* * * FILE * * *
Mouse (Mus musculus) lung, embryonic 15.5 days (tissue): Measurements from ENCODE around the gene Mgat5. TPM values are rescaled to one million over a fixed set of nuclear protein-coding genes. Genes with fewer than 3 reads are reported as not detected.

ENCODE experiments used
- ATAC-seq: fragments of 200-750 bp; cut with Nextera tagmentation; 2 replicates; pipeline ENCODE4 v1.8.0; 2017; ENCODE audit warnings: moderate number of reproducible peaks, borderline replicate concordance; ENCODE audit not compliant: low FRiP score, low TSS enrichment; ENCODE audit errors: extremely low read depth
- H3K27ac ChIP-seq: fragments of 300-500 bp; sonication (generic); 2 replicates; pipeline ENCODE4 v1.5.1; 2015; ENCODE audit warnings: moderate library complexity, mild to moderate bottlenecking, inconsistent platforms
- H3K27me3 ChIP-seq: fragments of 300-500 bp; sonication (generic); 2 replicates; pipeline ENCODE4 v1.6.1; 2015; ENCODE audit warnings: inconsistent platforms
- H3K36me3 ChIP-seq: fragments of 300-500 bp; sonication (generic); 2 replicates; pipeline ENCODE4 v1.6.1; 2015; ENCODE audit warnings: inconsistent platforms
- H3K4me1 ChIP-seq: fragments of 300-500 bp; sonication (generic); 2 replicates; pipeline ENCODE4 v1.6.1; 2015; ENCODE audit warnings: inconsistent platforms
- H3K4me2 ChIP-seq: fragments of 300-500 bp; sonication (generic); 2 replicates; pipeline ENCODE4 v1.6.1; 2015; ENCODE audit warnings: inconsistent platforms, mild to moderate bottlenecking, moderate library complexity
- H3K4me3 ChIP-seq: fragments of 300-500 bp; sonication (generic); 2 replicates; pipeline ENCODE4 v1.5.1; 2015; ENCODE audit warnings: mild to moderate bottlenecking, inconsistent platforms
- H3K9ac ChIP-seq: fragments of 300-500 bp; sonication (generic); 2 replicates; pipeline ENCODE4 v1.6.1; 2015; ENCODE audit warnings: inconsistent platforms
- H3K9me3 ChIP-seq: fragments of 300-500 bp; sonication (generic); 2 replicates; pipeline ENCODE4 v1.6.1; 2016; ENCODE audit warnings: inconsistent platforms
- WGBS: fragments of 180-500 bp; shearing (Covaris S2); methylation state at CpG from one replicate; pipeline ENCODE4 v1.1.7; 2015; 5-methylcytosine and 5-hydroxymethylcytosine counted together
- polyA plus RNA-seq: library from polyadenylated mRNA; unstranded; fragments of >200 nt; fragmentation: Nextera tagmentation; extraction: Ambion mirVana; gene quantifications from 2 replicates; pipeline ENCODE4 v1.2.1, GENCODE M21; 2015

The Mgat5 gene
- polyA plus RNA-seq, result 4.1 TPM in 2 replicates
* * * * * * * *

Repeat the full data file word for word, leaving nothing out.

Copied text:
Mouse (Mus musculus) lung, embryonic 15.5 days (tissue): Measurements from ENCODE around the gene Mgat5. TPM values are rescaled to one million over a fixed set of nuclear protein-coding genes. Genes with fewer than 3 reads are reported as not detected.

ENCODE experiments used
- ATAC-seq: fragments of 200-750 bp; cut with Nextera tagmentation; 2 replicates; pipeline ENCODE4 v1.8.0; 2017; ENCODE audit warnings: moderate number of reproducible peaks, borderline replicate concordance; ENCODE audit not compliant: low FRiP score, low TSS enrichment; ENCODE audit errors: extremely low read depth
- H3K27ac ChIP-seq: fragments of 300-500 bp; sonication (generic); 2 replicates; pipeline ENCODE4 v1.5.1; 2015; ENCODE audit warnings: moderate library complexity, mild to moderate bottlenecking, inconsistent platforms
- H3K27me3 ChIP-seq: fragments of 300-500 bp; sonication (generic); 2 replicates; pipeline ENCODE4 v1.6.1; 2015; ENCODE audit warnings: inconsistent platforms
- H3K36me3 ChIP-seq: fragments of 300-500 bp; sonication (generic); 2 replicates; pipeline ENCODE4 v1.6.1; 2015; ENCODE audit warnings: inconsistent platforms
- H3K4me1 ChIP-seq: fragments of 300-500 bp; sonication (generic); 2 replicates; pipeline ENCODE4 v1.6.1; 2015; ENCODE audit warnings: inconsistent platforms
- H3K4me2 ChIP-seq: fragments of 300-500 bp; sonication (generic); 2 replicates; pipeline ENCODE4 v1.6.1; 2015; ENCODE audit warnings: inconsistent platforms, mild to moderate bottlenecking, moderate library complexity
- H3K4me3 ChIP-seq: fragments of 300-500 bp; sonication (generic); 2 replicates; pipeline ENCODE4 v1.5.1; 2015; ENCODE audit warnings: mild to moderate bottlenecking, inconsistent platforms
- H3K9ac ChIP-seq: fragments of 300-500 bp; sonication (generic); 2 replicates; pipeline ENCODE4 v1.6.1; 2015; ENCODE audit warnings: inconsistent platforms
- H3K9me3 ChIP-seq: fragments of 300-500 bp; sonication (generic); 2 replicates; pipeline ENCODE4 v1.6.1; 2016; ENCODE audit warnings: inconsistent platforms
- WGBS: fragments of 180-500 bp; shearing (Covaris S2); methylation state at CpG from one replicate; pipeline ENCODE4 v1.1.7; 2015; 5-methylcytosine and 5-hydroxymethylcytosine counted together
- polyA plus RNA-seq: library from polyadenylated mRNA; unstranded; fragments of >200 nt; fragmentation: Nextera tagmentation; extraction: Ambion mirVana; gene quantifications from 2 replicates; pipeline ENCODE4 v1.2.1, GENCODE M21; 2015

The Mgat5 gene
- polyA plus RNA-seq, result 4.1 TPM in 2 replicates